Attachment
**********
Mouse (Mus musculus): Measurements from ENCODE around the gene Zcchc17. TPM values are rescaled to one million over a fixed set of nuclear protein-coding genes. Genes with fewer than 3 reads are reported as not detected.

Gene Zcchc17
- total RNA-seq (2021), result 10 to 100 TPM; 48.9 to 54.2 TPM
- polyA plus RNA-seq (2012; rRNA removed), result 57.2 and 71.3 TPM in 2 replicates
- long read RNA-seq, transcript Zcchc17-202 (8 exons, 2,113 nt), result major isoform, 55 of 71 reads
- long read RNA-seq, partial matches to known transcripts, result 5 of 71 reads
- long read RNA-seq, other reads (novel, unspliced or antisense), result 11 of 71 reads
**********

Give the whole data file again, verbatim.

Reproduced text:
Mouse (Mus musculus): Measurements from ENCODE around the gene Zcchc17. TPM values are rescaled to one million over a fixed set of nuclear protein-coding genes. Genes with fewer than 3 reads are reported as not detected.

Gene Zcchc17
- total RNA-seq (2021), result 10 to 100 TPM; 48.9 to 54.2 TPM
- polyA plus RNA-seq (2012; rRNA removed), result 57.2 and 71.3 TPM in 2 replicates
- long read RNA-seq, transcript Zcchc17-202 (8 exons, 2,113 nt), result major isoform, 55 of 71 reads
- long read RNA-seq, partial matches to known transcripts, result 5 of 71 reads
- long read RNA-seq, other reads (novel, unspliced or antisense), result 11 of 71 reads